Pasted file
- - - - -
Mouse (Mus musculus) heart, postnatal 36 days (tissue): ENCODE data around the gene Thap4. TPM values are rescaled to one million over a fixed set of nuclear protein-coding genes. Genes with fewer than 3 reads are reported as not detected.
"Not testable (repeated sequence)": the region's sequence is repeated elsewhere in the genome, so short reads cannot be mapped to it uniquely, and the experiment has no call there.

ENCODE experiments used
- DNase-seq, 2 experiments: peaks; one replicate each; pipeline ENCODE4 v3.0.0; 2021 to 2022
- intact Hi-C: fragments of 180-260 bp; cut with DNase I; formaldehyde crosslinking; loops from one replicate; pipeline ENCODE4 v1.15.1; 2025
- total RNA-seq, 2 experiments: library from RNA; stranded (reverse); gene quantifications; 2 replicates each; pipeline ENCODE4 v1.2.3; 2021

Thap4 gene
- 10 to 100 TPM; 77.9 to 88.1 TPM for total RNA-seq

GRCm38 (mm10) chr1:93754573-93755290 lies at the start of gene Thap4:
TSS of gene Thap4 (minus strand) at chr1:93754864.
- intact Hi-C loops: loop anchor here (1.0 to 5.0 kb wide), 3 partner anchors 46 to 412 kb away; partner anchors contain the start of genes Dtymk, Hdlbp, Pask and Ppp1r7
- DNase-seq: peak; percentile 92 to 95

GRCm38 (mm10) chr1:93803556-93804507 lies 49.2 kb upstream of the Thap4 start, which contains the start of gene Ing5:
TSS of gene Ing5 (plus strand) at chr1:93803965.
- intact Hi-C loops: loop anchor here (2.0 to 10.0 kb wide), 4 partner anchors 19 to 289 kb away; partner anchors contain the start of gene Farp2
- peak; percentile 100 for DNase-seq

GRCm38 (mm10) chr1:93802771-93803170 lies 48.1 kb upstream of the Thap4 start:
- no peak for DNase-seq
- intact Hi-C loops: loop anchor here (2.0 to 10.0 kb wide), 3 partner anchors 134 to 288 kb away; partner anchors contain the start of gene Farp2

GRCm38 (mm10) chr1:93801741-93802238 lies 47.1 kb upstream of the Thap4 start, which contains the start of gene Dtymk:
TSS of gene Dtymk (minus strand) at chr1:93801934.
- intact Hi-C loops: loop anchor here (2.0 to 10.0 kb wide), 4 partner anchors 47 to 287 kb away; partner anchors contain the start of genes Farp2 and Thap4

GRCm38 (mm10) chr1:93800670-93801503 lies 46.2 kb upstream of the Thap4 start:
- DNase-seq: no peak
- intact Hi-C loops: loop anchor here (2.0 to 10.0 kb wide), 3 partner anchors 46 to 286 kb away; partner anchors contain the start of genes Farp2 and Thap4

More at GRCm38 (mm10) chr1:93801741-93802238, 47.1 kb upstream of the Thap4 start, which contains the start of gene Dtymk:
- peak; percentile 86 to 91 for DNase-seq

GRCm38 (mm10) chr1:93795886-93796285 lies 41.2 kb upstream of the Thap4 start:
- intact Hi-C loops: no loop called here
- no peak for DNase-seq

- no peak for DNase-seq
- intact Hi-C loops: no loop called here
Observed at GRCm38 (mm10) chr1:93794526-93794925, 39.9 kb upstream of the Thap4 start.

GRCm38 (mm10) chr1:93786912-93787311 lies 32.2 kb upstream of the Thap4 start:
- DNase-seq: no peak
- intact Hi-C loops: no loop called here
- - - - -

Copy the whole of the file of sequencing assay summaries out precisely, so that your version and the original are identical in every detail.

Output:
Mouse (Mus musculus) heart, postnatal 36 days (tissue): ENCODE data around the gene Thap4. TPM values are rescaled to one million over a fixed set of nuclear protein-coding genes. Genes with fewer than 3 reads are reported as not detected.
"Not testable (repeated sequence)": the region's sequence is repeated elsewhere in the genome, so short reads cannot be mapped to it uniquely, and the experiment has no call there.

ENCODE experiments used
- DNase-seq, 2 experiments: peaks; one replicate each; pipeline ENCODE4 v3.0.0; 2021 to 2022
- intact Hi-C: fragments of 180-260 bp; cut with DNase I; formaldehyde crosslinking; loops from one replicate; pipeline ENCODE4 v1.15.1; 2025
- total RNA-seq, 2 experiments: library from RNA; stranded (reverse); gene quantifications; 2 replicates each; pipeline ENCODE4 v1.2.3; 2021

Thap4 gene
- 10 to 100 TPM; 77.9 to 88.1 TPM for total RNA-seq

GRCm38 (mm10) chr1:93754573-93755290 lies at the start of gene Thap4:
TSS of gene Thap4 (minus strand) at chr1:93754864.
- intact Hi-C loops: loop anchor here (1.0 to 5.0 kb wide), 3 partner anchors 46 to 412 kb away; partner anchors contain the start of genes Dtymk, Hdlbp, Pask and Ppp1r7
- DNase-seq: peak; percentile 92 to 95

GRCm38 (mm10) chr1:93803556-93804507 lies 49.2 kb upstream of the Thap4 start, which contains the start of gene Ing5:
TSS of gene Ing5 (plus strand) at chr1:93803965.
- intact Hi-C loops: loop anchor here (2.0 to 10.0 kb wide), 4 partner anchors 19 to 289 kb away; partner anchors contain the start of gene Farp2
- peak; percentile 100 for DNase-seq

GRCm38 (mm10) chr1:93802771-93803170 lies 48.1 kb upstream of the Thap4 start:
- no peak for DNase-seq
- intact Hi-C loops: loop anchor here (2.0 to 10.0 kb wide), 3 partner anchors 134 to 288 kb away; partner anchors contain the start of gene Farp2

GRCm38 (mm10) chr1:93801741-93802238 lies 47.1 kb upstream of the Thap4 start, which contains the start of gene Dtymk:
TSS of gene Dtymk (minus strand) at chr1:93801934.
- intact Hi-C loops: loop anchor here (2.0 to 10.0 kb wide), 4 partner anchors 47 to 287 kb away; partner anchors contain the start of genes Farp2 and Thap4

GRCm38 (mm10) chr1:93800670-93801503 lies 46.2 kb upstream of the Thap4 start:
- DNase-seq: no peak
- intact Hi-C loops: loop anchor here (2.0 to 10.0 kb wide), 3 partner anchors 46 to 286 kb away; partner anchors contain the start of genes Farp2 and Thap4

More at GRCm38 (mm10) chr1:93801741-93802238, 47.1 kb upstream of the Thap4 start, which contains the start of gene Dtymk:
- peak; percentile 86 to 91 for DNase-seq

GRCm38 (mm10) chr1:93795886-93796285 lies 41.2 kb upstream of the Thap4 start:
- intact Hi-C loops: no loop called here
- no peak for DNase-seq

- no peak for DNase-seq
- intact Hi-C loops: no loop called here
Observed at GRCm38 (mm10) chr1:93794526-93794925, 39.9 kb upstream of the Thap4 start.

GRCm38 (mm10) chr1:93786912-93787311 lies 32.2 kb upstream of the Thap4 start:
- DNase-seq: no peak
- intact Hi-C loops: no loop called here